As soon as next week, President Obama could use executive action to push through a sweeping reform to the nation’s immigration laws that would bypass protesting Republicans and help keep as many as five million immigrants from being deported.
According to a Nov. 13 New York Times article, one of the key parts of President Obama’s planned immigration enforcement system would allow many immigrant parents of American citizens to legally obtain work documentation without fear of being deported and separated from their families.
Just that part of the new immigration laws alone would impact up to 3.3 million people who have been illegally living in the country for five years or more.
Other groups of people who could possibly be affected in the federal immigration law include immigrants who have lived in the U.S. for 10 or more years; undocumented immigrants who have lived in the country since they were children; and farm workers who enter the country illegally to work, the New York Times reports.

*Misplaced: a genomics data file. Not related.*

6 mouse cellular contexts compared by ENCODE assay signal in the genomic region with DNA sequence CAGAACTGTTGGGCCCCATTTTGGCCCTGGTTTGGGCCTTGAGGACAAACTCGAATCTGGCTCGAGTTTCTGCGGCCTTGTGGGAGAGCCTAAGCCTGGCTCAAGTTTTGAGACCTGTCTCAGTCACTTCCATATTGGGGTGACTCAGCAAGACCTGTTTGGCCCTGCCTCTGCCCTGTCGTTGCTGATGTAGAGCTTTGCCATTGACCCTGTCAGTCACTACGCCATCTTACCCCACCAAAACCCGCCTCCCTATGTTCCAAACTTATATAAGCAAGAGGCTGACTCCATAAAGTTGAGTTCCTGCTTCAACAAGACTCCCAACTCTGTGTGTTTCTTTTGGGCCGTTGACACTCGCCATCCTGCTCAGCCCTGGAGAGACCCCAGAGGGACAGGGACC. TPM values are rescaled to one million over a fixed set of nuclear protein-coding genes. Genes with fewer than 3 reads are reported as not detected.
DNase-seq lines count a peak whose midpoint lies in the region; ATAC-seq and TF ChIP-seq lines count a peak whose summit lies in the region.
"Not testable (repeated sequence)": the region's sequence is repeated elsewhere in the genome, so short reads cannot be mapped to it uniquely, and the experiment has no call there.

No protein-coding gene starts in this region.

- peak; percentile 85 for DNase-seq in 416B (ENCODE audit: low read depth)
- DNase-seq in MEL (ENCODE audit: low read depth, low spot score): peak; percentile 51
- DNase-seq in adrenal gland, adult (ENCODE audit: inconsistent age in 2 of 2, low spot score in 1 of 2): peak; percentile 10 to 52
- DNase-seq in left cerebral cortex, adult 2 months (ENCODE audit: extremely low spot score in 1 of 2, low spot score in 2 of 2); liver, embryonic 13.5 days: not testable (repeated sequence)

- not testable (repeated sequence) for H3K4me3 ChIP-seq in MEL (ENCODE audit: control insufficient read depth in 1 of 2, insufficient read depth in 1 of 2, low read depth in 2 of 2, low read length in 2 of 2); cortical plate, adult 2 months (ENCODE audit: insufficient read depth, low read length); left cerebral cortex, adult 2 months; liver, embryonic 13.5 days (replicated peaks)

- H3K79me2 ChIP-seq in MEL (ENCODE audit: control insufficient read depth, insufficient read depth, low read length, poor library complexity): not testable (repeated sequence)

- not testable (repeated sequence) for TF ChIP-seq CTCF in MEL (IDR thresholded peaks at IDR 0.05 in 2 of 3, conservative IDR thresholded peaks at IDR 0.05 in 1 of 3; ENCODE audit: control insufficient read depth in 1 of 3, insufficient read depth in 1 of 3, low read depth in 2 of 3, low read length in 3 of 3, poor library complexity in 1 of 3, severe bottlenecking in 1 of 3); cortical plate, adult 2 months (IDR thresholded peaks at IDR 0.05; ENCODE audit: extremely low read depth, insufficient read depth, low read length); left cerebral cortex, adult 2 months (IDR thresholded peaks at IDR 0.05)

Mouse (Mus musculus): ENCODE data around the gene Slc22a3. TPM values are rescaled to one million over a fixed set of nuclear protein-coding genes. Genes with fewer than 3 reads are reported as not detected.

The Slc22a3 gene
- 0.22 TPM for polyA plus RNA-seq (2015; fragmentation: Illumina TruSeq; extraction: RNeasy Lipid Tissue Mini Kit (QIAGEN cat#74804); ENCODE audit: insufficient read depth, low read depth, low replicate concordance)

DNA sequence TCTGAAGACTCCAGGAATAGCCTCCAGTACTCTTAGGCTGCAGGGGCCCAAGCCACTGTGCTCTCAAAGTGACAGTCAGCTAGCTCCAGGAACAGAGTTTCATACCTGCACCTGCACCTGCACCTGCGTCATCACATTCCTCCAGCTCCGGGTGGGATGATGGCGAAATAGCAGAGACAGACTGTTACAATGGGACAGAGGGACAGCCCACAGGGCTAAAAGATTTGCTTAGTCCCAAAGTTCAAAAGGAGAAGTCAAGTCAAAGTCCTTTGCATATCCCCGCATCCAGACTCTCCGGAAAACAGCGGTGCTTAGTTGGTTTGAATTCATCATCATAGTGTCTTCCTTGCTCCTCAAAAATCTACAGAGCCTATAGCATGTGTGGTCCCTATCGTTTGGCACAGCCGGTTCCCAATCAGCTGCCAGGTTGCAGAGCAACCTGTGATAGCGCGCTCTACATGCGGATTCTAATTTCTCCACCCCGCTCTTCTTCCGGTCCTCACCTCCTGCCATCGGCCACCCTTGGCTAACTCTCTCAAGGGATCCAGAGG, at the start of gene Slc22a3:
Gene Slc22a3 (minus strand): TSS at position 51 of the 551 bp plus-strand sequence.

President Obama also hopes to make visas more easily accessible to high-tech workers from abroad, and to relocate the bulk of immigration enforcement from the country’s interior to its borders, the Wall Street Journal reports.
The biggest uncertainty to the law’s implementation is timing, as the White House has yet to decide whether it should act immediately or wait until around mid-December. President Obama has promised to take action on the immigration laws before the end of the year.
Currently, an immigrant can’t work in the U.S. unless he or she has become a citizen — a lengthy process, especially with naturalization involving impediments. Immigration lawyers and policy-makers have been pushing for a reform for some time now, but opposition from conservatives on Capitol Hill has thus far impeded those efforts.
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